He did not receive a reply and followed this up with another letter on 9th March 1961. This letter was returned to Mr McDevitt with the following handwritten note by the parish priest: St. Mary’s Oldham Dear Sir, As far as we can ascertain the facts given by Mr Lacey are true and to be believed. Sincerely yours, P.P


The Laceys followed up with another letter to the Department on 16th March 1961, pressing the Department for a decision about releasing Annette to them. They felt they had provided more than enough information to the Department about themselves and asked the Department to give the matter urgent consideration.


In a detailed report in April 1961, concerning the Laceys’ application, Mr Wade wrote to Mr McDevitt, Inspector. He set out the circumstances of how the couple came to Ireland in 1960 and immediately contacted the Adoption Board with regard to taking a child into their household. They had been referred by the Adoption Board to St Joseph’s, Kilkenny as an institution that might be able to ‘supply their want’. Sr Klara understood from this referral that they had been vouched for by the official in the Adoption Board, and she introduced the couple to Annette. Mr Wade had met the couple on several occasions as they had called into the Department. On the surface, they appeared pleasant but he had a number of concerns. First, Mr Lacey admitted to being lax about his religious duties; secondly, Mrs Lacey protested that she was a convert to Catholicism but was hazy as to the date of her conversion from the Protestant religion; and, finally, although she could give the location, she was not sure of the exact date of her marriage to Mr Lacey. Added to this, Sr Klara had her own doubts about the couple’s religious persuasion and had been warned that couples were going about the country seeking to adopt infants – therefore, she was not prepared to make the decision on her own authority. Mr Wade concluded that the application should be refused on the grounds that the whereabouts of the child’s mother were unknown and her consent would be needed for final discharge, coupled with the vague replies by the Laceys about their marriage.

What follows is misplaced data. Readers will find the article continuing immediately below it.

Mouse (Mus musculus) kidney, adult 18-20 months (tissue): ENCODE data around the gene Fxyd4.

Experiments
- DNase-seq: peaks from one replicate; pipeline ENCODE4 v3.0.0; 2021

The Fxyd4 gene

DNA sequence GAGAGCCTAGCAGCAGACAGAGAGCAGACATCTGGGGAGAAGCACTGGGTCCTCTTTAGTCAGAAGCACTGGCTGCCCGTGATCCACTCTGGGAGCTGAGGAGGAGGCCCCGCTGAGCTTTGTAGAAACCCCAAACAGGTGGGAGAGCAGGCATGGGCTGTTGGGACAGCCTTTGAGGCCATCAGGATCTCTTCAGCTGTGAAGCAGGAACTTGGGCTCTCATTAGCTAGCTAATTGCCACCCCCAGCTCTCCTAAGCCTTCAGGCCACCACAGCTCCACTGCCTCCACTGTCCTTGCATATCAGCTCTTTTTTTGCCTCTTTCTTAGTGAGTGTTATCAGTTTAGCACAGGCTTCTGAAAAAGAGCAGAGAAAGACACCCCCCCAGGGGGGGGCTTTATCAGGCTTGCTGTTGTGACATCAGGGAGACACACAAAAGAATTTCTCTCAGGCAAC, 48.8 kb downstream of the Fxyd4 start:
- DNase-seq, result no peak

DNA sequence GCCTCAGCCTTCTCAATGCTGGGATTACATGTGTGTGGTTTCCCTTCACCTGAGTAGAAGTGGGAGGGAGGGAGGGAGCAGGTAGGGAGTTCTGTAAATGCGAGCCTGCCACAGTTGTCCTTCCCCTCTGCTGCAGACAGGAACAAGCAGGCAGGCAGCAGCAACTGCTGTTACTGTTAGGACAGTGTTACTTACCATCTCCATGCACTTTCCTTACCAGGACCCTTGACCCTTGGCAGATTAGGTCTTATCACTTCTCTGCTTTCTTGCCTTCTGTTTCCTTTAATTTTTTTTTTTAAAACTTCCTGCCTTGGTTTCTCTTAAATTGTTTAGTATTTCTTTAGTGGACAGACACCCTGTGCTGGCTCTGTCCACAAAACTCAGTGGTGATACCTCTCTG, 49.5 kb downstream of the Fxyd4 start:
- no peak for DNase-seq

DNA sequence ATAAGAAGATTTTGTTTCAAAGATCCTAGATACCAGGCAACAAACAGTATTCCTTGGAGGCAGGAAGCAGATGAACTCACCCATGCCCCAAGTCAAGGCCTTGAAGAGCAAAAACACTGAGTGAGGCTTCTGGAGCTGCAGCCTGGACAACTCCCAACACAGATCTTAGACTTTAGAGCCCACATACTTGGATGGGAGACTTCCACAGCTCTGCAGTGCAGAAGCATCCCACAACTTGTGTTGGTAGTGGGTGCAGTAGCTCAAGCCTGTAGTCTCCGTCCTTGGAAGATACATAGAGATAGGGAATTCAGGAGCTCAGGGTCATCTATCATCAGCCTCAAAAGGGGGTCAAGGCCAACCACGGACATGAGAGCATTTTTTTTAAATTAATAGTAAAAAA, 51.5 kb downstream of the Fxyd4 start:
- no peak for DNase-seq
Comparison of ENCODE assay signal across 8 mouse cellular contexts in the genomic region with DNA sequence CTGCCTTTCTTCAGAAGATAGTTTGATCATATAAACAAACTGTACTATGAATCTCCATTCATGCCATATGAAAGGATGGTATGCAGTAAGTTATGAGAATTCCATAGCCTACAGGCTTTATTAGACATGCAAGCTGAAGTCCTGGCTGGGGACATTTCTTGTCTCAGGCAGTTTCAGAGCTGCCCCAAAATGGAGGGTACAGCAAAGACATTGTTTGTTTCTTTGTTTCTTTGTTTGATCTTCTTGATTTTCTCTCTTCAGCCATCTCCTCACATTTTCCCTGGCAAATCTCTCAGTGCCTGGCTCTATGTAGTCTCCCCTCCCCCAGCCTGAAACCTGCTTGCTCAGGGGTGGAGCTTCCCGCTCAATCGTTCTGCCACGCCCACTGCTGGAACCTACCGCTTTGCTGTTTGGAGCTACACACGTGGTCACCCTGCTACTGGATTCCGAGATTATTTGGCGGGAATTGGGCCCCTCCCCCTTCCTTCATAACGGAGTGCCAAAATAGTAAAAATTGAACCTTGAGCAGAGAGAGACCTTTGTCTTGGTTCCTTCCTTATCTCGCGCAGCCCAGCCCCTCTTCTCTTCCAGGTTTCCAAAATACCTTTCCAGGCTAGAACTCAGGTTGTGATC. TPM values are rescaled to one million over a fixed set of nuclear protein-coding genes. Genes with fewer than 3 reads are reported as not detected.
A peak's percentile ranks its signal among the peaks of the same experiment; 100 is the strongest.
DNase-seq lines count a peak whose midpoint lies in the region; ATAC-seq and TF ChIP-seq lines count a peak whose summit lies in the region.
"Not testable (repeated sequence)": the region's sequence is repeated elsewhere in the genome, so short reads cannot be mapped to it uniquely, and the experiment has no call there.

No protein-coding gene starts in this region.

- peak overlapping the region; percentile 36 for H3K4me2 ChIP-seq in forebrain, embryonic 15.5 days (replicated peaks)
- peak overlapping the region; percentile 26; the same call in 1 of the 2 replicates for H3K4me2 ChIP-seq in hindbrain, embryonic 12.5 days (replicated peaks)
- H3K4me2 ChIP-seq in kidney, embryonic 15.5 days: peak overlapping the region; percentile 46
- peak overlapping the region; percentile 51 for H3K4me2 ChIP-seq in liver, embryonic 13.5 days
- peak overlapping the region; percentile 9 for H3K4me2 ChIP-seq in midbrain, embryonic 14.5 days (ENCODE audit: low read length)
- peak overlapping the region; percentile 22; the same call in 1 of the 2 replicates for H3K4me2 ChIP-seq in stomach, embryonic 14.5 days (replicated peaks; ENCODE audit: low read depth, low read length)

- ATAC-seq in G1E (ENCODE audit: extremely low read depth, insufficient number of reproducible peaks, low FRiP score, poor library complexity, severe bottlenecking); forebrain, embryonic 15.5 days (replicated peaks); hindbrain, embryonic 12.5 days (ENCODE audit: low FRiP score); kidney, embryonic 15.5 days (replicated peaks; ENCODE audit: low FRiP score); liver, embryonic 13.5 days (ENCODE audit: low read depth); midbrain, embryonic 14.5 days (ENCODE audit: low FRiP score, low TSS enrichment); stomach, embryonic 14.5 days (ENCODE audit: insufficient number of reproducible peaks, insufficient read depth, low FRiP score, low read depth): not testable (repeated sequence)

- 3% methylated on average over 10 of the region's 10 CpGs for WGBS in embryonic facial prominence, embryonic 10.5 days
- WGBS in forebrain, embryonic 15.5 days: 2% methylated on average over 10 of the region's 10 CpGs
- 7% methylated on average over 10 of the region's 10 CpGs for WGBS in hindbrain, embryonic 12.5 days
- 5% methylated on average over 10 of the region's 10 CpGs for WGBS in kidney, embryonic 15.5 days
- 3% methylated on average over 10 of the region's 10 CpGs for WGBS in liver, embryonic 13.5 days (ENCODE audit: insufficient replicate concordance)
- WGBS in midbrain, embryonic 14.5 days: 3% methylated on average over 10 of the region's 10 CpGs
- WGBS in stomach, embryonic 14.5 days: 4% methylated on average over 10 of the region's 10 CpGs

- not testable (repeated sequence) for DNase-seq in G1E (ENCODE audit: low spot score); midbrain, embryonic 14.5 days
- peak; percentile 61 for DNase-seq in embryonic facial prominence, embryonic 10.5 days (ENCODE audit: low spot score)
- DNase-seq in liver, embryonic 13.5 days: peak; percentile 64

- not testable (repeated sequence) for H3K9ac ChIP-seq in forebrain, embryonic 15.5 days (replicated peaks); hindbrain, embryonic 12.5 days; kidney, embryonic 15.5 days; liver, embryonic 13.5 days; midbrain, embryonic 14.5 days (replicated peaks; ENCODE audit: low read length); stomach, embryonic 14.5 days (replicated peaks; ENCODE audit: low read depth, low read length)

This report was passed on to the Secretary of the Department by Mr McDevitt on 26th April 1961, with a long handwritten note attached. He described the case as somewhat difficult, because the Laceys appeared on the face of it to be the ideal couple to be given the care of the child, were it not for their difficulties in verifying their pasts so far as religion was concerned. He had spoken with them and felt they were not being frank about the matter, although very anxious to get custody of the child. The clergy in Britain had not been helpful in clarifying the matter. He concluded his report with the following: Considering (1) that the child’s parents may still be and probably are alive; (2) that the child was committed on grounds which are now invalid and that some doubt may therefore be entertained as to whether the Minister has power to discharge her on supervision certificate (’tho I think he has), and that there is the possibility of endangering her faith, the balance of argument appears to be against acceding to the application and I so recommend. If approved, I suggest that refusal be communicated in interview.


In an internal memorandum to the Minister dated 28th April 1961, the author (T.O R) also expressed some reservations but, overall, was in favour of letting the child out to the couple. His reasons were that, in the first instance, it was against the Constitution for the child to be detained by them under any circumstances. Secondly, two parish priests were satisfied that the girl’s religious affairs would be catered for, and so the Department was covered from the moral point of view. As for his own conscience, he would be guided by the fact that nothing but good could come from her being with this couple. He recommended that the child should be allowed to live with them on the understanding that either parent could come forward to claim her back at any time.


She was discharged by order of the Minister to Mr and Mrs Lacey on 5th May 1961.